Yoga for Managing Insomnia
Insomnia is a huge problem in this fast-paced, sugar and caffeine addicted
country. But if we can first identify the habits we have that contribute to our
sleeplessness and slowly change them, and at the same time add more
relaxation and deep
breathing to our pre-sleep routine, we will sleep better.
Insomnia is one of the most common health complaints, afflicting people of
all ages and backgrounds. Difficulty in falling or staying asleep can hinder all
aspects of an individualís life. People with sleep problems often experience
irritability, tension, helplessness, and
depression as well. Unchecked, insomnia
can become a debilitating and self-perpetuating cycle. While there are many
causes of sleeplessness, anxiety, over work or personal problems is often a
If you suffer from insomnia, whether often or occasionally,
Yoga can help.
Through relaxing physical exercise, breathing techniques and complete
relaxation, you can promote more regular and restful sleeping patterns without
resorting to sleep-inducing drugs. Such drugs interfere with your bodyís natural
sleep cycle and can create psychological dependence and undesirable side effects
Before going to bed, you can do a few gentle
stretches to relieve tension and
help you relax. Happy baby (Ananda Balasana) is a good choice because it releases the lower back and
hips, leaving you feeling looser and more relaxed. Goddess pose (Supta Baddha Konasana), which opens the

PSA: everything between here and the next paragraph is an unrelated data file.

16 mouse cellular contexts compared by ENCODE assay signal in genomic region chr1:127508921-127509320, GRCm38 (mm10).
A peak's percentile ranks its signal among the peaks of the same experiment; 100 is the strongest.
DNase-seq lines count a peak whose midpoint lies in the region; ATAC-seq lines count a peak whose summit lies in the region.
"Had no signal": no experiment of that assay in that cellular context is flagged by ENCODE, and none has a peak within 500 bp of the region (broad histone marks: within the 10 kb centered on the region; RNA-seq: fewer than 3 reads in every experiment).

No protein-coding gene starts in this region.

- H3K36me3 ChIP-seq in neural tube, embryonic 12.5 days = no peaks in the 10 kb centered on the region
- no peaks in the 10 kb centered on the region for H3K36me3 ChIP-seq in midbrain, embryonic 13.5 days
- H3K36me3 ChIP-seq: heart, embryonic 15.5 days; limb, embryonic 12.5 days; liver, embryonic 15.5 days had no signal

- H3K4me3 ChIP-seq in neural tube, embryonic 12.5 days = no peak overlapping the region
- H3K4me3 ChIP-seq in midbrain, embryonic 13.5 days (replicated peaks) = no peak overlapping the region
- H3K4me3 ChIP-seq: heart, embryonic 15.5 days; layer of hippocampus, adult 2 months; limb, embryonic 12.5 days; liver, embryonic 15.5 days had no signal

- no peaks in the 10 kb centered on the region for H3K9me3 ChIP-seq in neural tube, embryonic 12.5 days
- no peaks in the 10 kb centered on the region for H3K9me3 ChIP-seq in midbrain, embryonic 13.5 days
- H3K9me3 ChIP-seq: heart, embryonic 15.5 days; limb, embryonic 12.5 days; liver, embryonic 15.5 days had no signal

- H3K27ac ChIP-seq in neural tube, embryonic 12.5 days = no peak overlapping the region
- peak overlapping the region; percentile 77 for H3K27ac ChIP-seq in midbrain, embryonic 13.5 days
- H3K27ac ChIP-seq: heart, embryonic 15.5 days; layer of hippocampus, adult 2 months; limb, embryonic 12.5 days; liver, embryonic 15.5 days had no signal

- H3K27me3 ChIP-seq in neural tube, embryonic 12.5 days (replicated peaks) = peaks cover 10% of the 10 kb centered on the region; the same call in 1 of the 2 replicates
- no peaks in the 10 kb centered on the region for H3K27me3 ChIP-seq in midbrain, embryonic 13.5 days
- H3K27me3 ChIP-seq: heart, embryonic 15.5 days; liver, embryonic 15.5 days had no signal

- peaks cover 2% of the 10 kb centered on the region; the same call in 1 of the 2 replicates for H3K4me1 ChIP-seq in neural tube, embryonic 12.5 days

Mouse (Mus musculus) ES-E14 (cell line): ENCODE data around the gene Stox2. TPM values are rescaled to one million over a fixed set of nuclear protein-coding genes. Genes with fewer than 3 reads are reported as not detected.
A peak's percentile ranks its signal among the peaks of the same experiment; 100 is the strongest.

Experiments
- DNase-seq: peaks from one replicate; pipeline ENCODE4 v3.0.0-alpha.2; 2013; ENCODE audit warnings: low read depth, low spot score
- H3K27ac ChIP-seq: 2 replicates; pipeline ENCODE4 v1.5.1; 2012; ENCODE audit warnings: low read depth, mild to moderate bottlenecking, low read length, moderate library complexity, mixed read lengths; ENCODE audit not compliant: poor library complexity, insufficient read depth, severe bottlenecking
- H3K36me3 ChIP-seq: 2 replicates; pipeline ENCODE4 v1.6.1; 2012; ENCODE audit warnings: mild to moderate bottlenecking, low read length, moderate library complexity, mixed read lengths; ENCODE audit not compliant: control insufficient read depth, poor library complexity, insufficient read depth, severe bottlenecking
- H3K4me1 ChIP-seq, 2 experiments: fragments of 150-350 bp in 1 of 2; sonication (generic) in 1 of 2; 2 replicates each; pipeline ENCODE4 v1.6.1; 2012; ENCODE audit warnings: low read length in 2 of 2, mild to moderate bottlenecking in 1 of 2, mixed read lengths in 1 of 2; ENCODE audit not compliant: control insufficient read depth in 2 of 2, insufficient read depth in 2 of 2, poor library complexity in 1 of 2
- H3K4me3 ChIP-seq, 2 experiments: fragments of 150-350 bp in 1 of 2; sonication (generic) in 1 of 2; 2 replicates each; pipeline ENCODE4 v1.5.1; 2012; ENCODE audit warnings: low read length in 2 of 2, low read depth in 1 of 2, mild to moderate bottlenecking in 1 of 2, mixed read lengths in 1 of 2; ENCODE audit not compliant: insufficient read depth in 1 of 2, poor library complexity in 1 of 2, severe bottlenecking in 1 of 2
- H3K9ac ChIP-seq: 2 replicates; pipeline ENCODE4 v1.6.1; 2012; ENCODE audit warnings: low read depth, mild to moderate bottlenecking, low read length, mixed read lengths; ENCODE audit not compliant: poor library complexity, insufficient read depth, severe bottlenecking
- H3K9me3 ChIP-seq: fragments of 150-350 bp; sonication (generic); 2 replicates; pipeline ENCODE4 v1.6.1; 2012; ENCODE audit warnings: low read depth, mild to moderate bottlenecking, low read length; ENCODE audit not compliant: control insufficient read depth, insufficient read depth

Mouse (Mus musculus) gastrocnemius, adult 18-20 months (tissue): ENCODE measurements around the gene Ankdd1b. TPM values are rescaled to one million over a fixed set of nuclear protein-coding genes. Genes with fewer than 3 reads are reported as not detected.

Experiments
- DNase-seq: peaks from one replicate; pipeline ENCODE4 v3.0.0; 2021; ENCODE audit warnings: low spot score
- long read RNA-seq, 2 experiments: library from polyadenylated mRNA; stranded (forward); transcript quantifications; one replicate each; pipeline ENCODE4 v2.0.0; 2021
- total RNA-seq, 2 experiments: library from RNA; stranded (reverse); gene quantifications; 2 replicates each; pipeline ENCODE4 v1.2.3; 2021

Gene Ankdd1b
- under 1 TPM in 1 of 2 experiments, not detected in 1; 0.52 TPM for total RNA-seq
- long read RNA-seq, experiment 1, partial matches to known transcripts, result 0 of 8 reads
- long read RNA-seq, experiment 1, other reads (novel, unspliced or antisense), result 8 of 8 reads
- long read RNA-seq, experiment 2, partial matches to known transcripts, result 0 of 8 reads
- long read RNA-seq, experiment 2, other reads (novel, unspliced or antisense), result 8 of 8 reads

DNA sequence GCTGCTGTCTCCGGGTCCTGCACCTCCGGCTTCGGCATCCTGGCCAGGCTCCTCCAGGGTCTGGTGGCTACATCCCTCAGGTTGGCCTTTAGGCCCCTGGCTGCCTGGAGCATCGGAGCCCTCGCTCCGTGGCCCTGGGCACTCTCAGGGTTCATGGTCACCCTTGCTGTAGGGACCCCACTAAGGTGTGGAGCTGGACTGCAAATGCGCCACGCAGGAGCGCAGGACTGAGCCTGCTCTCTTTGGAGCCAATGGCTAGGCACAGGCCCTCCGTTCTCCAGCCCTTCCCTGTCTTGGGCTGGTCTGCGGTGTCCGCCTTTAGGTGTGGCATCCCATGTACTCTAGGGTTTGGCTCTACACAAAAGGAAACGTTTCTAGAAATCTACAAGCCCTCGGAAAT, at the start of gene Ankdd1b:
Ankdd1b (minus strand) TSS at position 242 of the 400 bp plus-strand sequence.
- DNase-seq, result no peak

groins, is another option. You can do both these poses while lying in bed.
Check out the following poses, you can try to facilitate the sleep process.
Ananda Balasana (Happy Baby Pose)
Type of pose: Supine
Benefits: Releases the low back, stretches the
Come to lie on the back.
Bend the knees into the chest.
Open the knees, bringing them towards the armpits.
Stack each ankle directly over the knee, so that the shins are perpendicular
to the floor.
Flex the feet.
Hold the outer edges of the feet at you draw the knees towards the floor.
This pose is appropriate for both beginners and advanced students.
Type of Pose: Supine, Restorative
Benefits: Opens the groin
From Cobbler's Pose - Baddha Konasana, lean backward, bringing your
elbows to the floor.
Lower the back all the way to the floor.
Stay here several minutes. To come out, roll over to your side and sit up,
using your hands to support you.
Beginners: If you are not comfortable reclining on the floor, you may
use a bolster or several folded blankets to support the spine. You may also want
to place a block under each knee for support.
Supported Forward Bend - Uttanasana
To do this yoga posture, stand directly in front of your bed. If you're very
stiff, place some pillows on the bed. Inhale. Exhale, then lean forward from the
hip. Don't over arch your back.
Gently and gradually move forward until your head is resting either on the stack
of pillows, or the bed itself. This may take some time, so don't get frustrated.
If your head won't reach the bed or the pillows, then rest your arms on the bed.
Lift your kneecaps up. This will help to release the hamstring muscle. Stay here
for as long as you can, to allow your hamstring muscles and
lower back to
Shoulderstand - Sarvangasana
If you're not familiar with Sarvangasana, or it makes you uncomfortable, you
should skip this yoga posture. Or you can use the wall as a support. However, if
you feel that you can balance, lie down on the floor.
Inhale. With a moderately sudden movement, push your body up in the air, so that
your shoulders are resting on the floor, but your legs are in the air. Support
your hips with your hands. At first, do only a half shoulderstand. To do this,
create a "jack-knife" with your body. Place your body at a 45 degree angle, and
your legs at the opposite 45 degree angle. Keep your back and legs as straight
as possible. Breathe.
Feel your shoulders and
back unwind. Stay here as long as possible. Pay close attention to the breath.